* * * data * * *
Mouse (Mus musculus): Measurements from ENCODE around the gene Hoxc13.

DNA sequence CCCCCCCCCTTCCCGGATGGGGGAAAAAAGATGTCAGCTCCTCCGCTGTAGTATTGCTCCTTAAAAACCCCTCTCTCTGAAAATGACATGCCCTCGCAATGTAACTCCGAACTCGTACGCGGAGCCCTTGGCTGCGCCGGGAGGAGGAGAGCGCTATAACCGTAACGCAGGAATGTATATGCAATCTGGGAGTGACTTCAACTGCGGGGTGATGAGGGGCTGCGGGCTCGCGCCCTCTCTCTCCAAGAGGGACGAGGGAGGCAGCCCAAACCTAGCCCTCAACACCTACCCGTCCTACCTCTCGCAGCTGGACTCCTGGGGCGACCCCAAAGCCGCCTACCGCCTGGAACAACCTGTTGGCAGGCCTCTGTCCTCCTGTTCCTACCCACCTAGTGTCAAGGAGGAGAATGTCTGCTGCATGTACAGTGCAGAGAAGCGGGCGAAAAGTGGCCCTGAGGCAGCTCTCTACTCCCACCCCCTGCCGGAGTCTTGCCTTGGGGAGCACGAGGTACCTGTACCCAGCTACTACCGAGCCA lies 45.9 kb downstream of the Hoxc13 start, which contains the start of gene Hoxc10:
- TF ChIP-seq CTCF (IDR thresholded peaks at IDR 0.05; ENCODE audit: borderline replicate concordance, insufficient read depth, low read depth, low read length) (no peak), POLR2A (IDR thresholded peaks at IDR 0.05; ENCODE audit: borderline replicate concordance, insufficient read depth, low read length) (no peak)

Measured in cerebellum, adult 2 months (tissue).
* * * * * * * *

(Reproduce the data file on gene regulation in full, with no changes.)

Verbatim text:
Mouse (Mus musculus): Measurements from ENCODE around the gene Hoxc13.

DNA sequence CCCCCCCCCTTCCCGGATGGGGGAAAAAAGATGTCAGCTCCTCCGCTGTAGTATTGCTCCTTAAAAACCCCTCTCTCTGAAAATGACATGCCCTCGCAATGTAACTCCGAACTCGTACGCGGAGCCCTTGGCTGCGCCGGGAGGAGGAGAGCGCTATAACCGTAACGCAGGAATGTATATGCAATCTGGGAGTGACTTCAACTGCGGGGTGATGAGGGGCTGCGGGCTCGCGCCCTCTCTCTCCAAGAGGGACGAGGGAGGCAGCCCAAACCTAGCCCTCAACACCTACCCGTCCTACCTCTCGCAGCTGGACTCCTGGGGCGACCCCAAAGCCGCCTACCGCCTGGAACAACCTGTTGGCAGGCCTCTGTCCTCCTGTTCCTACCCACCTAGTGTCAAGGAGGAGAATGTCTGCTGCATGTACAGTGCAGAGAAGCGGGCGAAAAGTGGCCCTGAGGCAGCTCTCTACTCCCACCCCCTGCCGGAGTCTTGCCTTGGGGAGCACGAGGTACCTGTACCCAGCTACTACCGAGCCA lies 45.9 kb downstream of the Hoxc13 start, which contains the start of gene Hoxc10:
- TF ChIP-seq CTCF (IDR thresholded peaks at IDR 0.05; ENCODE audit: borderline replicate concordance, insufficient read depth, low read depth, low read length) (no peak), POLR2A (IDR thresholded peaks at IDR 0.05; ENCODE audit: borderline replicate concordance, insufficient read depth, low read length) (no peak)

Measured in cerebellum, adult 2 months (tissue).